Book Details :
Title : Geometry of the Fundamental Interactions: On Riemann’s Legacy to High Energy Physics and Cosmology
Author : M. D. Maia
Hardcover : 192 pages
Publisher : Springer; 1st Edition. edition (June 27, 2011)
Language : English
ISBN-10 : 1441982728
ISBN-13 : 978-1441982728
Book Description :
The Yang-Mills theory of gauge interactions is a prime example of interdisciplinary mathematics and advanced physics. Its historical development is a fascinating window into the ongoing struggle of mankind to understand nature. The discovery of gauge fields and their properties is the most formidable landmark of modern physics. The expression of the gauge field strength as the curvature associated to a given connection, places quantum field theory in the same geometrical footing as the gravitational field of general relativity which is naturally written in geometrical terms. The understanding of such geometrical property may help one day to write a unified field theory starting from symmetry principles.
Of course, there are remarkable differences between the standard gauge fields and the gravitational field, which must be understood by mathematicians and physicists before attempting such unification. In particular, it is important to understand why gravitation is not a standard gauge field.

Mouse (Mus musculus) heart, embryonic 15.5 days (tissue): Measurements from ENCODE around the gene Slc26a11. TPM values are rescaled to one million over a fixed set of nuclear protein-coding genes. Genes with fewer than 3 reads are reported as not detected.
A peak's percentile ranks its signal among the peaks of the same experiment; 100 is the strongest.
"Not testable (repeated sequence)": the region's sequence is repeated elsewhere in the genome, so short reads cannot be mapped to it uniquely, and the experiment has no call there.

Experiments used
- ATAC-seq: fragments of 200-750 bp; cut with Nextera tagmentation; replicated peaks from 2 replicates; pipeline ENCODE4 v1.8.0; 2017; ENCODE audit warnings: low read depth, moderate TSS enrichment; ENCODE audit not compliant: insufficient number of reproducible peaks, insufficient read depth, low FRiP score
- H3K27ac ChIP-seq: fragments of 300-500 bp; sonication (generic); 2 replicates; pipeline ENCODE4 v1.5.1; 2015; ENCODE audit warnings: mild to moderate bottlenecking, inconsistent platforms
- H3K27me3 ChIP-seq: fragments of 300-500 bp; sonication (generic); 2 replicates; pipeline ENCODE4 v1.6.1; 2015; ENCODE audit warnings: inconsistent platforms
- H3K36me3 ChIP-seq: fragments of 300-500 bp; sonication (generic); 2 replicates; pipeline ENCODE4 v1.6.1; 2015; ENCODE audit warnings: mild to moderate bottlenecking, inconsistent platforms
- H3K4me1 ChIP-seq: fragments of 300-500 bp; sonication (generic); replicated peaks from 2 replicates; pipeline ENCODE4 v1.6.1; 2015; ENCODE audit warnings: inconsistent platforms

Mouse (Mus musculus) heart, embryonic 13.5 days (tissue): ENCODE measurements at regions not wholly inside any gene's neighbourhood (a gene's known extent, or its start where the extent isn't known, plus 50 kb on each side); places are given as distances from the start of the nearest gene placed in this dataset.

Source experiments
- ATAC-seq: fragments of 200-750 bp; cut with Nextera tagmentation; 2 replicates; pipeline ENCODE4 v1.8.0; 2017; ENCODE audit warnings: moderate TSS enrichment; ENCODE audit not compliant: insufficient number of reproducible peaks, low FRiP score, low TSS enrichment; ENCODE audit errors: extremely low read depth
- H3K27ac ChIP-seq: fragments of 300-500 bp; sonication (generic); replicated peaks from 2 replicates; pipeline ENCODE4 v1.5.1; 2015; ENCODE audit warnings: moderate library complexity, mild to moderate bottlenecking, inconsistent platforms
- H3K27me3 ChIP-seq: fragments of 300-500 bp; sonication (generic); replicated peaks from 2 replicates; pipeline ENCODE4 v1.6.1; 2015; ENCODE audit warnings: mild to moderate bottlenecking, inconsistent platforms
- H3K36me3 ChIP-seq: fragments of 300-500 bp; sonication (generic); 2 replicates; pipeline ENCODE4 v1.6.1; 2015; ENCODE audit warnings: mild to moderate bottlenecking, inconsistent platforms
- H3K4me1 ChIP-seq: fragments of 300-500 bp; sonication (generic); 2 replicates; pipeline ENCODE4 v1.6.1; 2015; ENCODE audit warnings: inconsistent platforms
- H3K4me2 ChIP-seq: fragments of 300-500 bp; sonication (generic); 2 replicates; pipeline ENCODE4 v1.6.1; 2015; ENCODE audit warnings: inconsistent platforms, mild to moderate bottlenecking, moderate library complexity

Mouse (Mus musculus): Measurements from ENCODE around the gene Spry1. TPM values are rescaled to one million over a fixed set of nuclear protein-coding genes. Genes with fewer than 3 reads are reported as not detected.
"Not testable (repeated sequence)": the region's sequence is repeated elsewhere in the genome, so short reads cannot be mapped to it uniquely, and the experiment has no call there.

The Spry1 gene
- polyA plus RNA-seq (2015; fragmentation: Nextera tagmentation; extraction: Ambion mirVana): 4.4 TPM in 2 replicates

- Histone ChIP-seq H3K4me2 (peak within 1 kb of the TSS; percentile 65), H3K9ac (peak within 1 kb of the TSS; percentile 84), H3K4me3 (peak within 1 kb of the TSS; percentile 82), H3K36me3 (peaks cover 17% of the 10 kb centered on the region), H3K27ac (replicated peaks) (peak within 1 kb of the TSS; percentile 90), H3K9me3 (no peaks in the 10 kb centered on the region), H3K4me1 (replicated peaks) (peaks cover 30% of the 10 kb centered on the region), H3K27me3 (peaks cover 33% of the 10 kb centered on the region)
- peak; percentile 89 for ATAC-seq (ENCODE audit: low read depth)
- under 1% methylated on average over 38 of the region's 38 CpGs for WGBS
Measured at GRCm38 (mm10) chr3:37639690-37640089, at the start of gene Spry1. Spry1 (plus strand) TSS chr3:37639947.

This book presents an account of the geometrical properties of gauge field theory, while trying to keep the equilibrium between mathematics and physics. At the end we will introduce a similar approach to the gravitational field.
Gravitation, electromagnetics and the two types of nuclear forces constitute the four fundamental forces of nature which regulate our everyday life. Amazingly, they are all described by a single idea of the 19th century proposed by Bernhard Riemann, and with the exception of gravitation, these ideas have been since confirmed by high energy experiments and cosmological observations. Geometry of the Fundamental Interactions – On Riemann’s Legacy to High Energy Physics and Cosmology is a mathematical narrative of how we have come to agree on such a complex plot of nature, starting with the basic geometrical concepts and ending with hints on the perspective for cosmology.
This book originated from lectures given for several years to a mixed audience of mathematicians, physicists, astronomers, engineers, philosophers and sociologists seeking to understand the basics of those interactions and how the concept of Riemann curvature came to occupy such a central position in physics. The author takes on the challenge of making the path toward understanding both accessible and interesting to a wide audience.